Women & Conformity in the Fifties

by admin - November 20th, 2017

By Sophia Kontoes

The word conformity and the decade of the 1950s, go hand in hand. Although, in many ways, the decade was a period of traditional conformity, where men and women observed strict gender roles, but there were also many changes being made. These change began from the displeasure women had about their status in society. Conformity in the 1950s was common, everyone followed what the norms being reinforced by pop culture and the media. The norms consisted of the men being breadwinners, controlling the household and bringing in all the money. For women that meant their place remained in the home to do the cooking, cleaning, and raising of children.

Stereotypical woman doing chores in the 1950s

After the United States had overcome the desolation of World War II and the Great Depression, many americans desired to rebuild the American society to its affluent manner. Even though women were expected to be wives and mothers, they made up a lot of the postwar labor force. Because so many males were drafted into the war, women had taken their spots, but upon their return many of them were replaced. Most women want to keep their jobs, which like I mentioned, is why they made up one third of the peacetime workforce.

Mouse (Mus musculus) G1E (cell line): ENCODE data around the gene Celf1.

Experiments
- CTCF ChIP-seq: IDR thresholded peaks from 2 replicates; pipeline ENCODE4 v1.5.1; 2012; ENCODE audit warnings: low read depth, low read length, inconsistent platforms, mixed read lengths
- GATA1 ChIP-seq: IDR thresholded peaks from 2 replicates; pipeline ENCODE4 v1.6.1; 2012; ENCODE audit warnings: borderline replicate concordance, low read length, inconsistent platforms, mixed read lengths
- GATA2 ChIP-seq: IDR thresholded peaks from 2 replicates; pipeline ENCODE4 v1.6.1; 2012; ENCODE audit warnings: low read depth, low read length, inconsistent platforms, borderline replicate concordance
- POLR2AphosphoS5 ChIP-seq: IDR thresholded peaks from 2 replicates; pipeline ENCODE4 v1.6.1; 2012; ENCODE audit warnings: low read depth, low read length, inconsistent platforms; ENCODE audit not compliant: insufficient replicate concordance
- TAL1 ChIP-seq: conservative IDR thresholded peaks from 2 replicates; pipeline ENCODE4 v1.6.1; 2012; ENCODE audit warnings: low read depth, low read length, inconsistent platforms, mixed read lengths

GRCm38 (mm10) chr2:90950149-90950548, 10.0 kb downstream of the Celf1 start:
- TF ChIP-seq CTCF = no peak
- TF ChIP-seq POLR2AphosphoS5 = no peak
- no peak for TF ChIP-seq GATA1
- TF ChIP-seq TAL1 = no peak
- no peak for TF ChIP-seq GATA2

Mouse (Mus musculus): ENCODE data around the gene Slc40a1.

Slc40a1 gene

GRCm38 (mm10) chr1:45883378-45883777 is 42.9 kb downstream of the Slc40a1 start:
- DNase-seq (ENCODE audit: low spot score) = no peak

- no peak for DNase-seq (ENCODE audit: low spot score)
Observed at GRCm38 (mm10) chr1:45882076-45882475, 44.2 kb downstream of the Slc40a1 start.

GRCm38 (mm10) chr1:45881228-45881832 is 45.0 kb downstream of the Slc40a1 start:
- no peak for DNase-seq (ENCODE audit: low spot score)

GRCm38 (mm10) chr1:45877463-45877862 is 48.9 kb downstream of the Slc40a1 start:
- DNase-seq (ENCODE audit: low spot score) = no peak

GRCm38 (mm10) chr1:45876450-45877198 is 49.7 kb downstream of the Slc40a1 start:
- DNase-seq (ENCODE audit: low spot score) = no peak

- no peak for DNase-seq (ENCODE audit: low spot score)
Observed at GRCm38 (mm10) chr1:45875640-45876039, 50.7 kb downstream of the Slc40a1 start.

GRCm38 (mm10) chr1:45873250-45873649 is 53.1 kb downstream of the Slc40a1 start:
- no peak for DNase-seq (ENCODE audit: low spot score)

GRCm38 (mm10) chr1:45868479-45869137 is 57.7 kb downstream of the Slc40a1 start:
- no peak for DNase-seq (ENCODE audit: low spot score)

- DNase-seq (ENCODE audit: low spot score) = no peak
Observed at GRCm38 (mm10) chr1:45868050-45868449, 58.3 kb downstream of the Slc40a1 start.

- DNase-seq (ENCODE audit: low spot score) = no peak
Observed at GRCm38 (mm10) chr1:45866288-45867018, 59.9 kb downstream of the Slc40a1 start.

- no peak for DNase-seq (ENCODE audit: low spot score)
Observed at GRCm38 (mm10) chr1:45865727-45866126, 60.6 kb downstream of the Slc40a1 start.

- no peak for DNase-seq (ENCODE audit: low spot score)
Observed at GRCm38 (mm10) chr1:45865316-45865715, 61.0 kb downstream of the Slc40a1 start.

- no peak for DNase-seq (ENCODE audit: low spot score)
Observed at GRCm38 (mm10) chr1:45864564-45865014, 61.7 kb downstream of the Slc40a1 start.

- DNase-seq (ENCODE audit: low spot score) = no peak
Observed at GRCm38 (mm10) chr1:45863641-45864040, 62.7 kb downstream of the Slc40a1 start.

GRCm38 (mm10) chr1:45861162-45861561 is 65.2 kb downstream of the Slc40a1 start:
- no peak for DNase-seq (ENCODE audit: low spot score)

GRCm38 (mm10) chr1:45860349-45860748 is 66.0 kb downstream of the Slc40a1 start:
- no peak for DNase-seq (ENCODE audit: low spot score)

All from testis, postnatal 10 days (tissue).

Post-war prosperity was skyrocketing, leading many Americans to the “American dream,” especially women. After war, America was going through a baby boom. Even throughout that time period, “approximately forty percent of women with young children, and at least half of women with older children, chose to remain in the workforce.” (Khan Academy) The proportion of women in the labor force as a percentage of women of working age (15-64) increased from 45.9% in 1955 to 51% in 1965. Despite the increase in labor, women were still only working as “secondary workers.”

Pop culture had a lot to do with conformity in the 1950s, social standards set the pace for the stereotypical American family. I Love Lucy, was one of the shows that set the tone for the roles of women in the home. “Lucille Ball’s zany I Love Lucy, which aired from 1951 to 1957, became the greatest television hit of the fifties.” (Dunar 235) Going for job opportunities or interests that took place outside the household never went her way. But her doing that, showed that women were unhappy with where they were at. Lucille Ball was a role model to women because even though her character was a stereotypical housewife, in reality she was a very successful actress.

The post-war advancements women made ultimately led to the 1960s Feminist Activities. “1960s feminists inspired political action and changed many women’s lives.” (Napikoski) All of what happened in the sixties for women branched from the fifties, and for that we can thank fifties women.

Works Cited

Dunar, Andrew J. America in the Fifties. N.p.: Syracuse UP, 2006. Print

Napikoski, Linda. “1960s Feminism: Examples of Activities of the Movement.” ThoughtCo, www.thoughtco.com/1960s-feminist-activities-3529000.

“Women in the 1950s.” Khan Academy, College Board, www.khanacademy.org/humanities/ap-us-history/period-8/apush-1950s-america/a/women-in-the-1950s.